[vc_row][vc_column][vc_single_image image=”5556″ img_size=”full” alignment=”center”][vc_column_text]There is no-one making music like Alex Lahey in Australia right now.
That’s a big call, but think about it. Lahey treads the line between singer-songwriter, pop and indie-rock, whilst delivering lyrics that are relatable and easy to digest, all the while being a person that doesn’t hold back her clever, yet stoic personality.
Quite simply, the whole package.
With the huge success of her debut EP, 2016’s B-Grade University, an album was always going to be an anticipated event and Lahey bats away that pressure like it’s a fly and delivers in spades.
From the first banging number, Every Day’s The Weekend, we get the tempo and the mood right out there. This album is fun, fast-paced and every track tells a sparkling story of her life that brings us closer to feeling like you’re besties.
You could argue that Lahey is treading into punk territory with the title track, followed by Perth Traumatic Stress Disorder clocking in at just 2:15. Lahey doesn’t waste time in her songs. The lyrics come in early, quick and easy to hear, and it’s endearing.
Backpack, the first slower paced song comes in halfway through the album and gives Lahey a chance to explore different sonic styles. The artist and her producer, Oscar Dawson (Holy, Holy), attended the same high school and used the location to record instruments for the track. They create a cacophony of sound from various instruments that contribute to making this track a highlight.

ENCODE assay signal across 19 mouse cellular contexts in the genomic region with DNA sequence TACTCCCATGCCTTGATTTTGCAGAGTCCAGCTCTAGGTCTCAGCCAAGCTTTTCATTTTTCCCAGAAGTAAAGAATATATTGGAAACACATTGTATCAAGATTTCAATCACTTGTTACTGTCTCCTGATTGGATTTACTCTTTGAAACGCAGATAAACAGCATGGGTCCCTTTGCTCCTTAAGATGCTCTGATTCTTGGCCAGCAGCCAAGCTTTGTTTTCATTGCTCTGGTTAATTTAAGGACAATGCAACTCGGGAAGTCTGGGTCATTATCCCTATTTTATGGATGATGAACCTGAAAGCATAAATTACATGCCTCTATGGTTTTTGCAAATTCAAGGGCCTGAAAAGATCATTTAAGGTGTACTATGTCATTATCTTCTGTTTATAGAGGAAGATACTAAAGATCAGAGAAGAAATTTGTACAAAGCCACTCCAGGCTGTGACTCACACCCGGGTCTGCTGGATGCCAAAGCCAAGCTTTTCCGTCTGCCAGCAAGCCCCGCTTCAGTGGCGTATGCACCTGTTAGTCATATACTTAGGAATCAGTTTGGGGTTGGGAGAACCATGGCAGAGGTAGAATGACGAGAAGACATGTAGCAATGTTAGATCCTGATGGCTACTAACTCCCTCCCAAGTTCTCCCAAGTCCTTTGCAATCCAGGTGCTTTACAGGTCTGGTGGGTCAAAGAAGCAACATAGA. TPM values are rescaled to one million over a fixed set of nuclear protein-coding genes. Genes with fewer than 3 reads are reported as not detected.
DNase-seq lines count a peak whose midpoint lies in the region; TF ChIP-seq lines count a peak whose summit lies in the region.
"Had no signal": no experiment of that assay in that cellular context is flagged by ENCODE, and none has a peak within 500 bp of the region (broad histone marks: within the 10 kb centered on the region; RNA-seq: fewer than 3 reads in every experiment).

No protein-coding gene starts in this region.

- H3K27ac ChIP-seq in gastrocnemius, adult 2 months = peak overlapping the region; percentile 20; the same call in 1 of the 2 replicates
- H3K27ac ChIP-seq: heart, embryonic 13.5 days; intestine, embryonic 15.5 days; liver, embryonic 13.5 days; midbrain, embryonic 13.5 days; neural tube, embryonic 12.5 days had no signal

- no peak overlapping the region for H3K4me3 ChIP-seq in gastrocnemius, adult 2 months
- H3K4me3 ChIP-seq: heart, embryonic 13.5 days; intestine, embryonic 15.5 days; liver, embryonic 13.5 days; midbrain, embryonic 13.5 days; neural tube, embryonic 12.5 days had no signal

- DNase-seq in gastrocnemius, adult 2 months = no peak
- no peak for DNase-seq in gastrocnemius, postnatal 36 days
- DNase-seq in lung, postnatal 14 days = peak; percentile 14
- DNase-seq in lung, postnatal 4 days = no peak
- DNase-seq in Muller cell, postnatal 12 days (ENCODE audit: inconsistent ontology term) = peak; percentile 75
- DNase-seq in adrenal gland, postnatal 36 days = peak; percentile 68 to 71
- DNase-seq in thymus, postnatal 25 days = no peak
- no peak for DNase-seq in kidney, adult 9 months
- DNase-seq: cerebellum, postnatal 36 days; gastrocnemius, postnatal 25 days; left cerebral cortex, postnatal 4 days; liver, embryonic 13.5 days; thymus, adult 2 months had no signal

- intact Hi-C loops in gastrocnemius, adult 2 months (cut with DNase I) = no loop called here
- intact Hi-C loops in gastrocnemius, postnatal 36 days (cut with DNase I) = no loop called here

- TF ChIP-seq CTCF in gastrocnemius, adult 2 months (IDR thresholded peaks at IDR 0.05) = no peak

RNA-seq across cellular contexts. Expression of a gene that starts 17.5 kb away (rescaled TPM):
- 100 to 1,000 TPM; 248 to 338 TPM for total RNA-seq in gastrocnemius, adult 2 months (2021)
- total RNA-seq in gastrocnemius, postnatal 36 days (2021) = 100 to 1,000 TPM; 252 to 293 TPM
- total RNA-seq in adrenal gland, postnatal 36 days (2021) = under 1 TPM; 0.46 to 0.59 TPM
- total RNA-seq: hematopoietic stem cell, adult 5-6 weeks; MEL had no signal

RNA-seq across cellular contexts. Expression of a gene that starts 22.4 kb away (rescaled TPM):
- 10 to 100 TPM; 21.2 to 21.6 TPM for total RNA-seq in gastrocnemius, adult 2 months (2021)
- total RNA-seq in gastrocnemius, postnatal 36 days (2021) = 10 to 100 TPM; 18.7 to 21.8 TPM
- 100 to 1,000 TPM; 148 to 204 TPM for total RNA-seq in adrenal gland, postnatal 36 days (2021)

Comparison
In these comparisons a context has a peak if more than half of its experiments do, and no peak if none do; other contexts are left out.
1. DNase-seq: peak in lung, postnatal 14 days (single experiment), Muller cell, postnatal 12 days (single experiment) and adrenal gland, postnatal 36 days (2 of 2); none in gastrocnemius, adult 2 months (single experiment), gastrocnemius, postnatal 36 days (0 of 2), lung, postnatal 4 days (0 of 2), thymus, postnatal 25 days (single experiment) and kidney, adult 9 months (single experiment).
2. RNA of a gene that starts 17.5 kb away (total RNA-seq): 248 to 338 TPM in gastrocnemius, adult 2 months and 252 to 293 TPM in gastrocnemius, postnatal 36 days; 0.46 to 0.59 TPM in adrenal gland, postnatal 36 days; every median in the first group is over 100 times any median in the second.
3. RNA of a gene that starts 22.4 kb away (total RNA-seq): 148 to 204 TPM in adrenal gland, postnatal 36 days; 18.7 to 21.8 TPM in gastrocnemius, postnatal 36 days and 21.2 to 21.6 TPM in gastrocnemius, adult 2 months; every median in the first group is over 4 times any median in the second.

The second half of this ten track album shows that Alex Lahey is treading into more diverse territory, and that’s exciting. Awkward Exchange’s verse bounces into a pre-chorus that will dance around your head for days, but has a choral break-down using the standard “Woah, oh, oh”s in a clever way.
This album explores love in its many forms. Family, friends, lovers and life. Every song has a way of drawing you in. Maybe it’s the honest lyrics, Alex’s relaxed, Aussie-drawl delivery or the banging guitar sound. It all… just… works.
The last three tracks of the album get a little darker and introspective, exploring tougher times and relationships. Lotto In Reverse explores the devastation of a long-distance break-up, a topic revisited in Let’s Call It A Day.
“I don’t want to see where this could go,” again showcasing Lahey’s honesty.
I Love You Like A Brother is a success from any angle, and with a debut album that has so much self-assurance, honesty and smart production, it’s exciting to imagine where Alex Lahey is heading.
Lahey wrote the last song on the album specifically to leave you in a calmer, reflective state, and she succeeds. There’s No Money, despite being the antithesis of the start of the album, leaves us relaxed but wanting more. Ten songs is not enough, but one gets the feeling there’s plenty more where that came from.
[/vc_column_text][vc_text_separator title=”4.5/5″ color=”white” css_animation=”appear”][vc_column_text]Released: 6 October, 2017 via Nicky Boy Records / Caroline Australia[/vc_column_text][vc_btn title=”BUY” style=”custom” custom_background=”#ff5ff3″ custom_text=”#000000″ shape=”square” size=”lg” i_icon_fontawesome=”fa fa-apple” add_icon=”true” link=”url:https%3A%2F%2Fitunes.apple.com%2Fau%2Falbum%2Fi-love-you-like-a-brother%2Fid1260420866||target:%20_blank|”][/vc_column][/vc_row]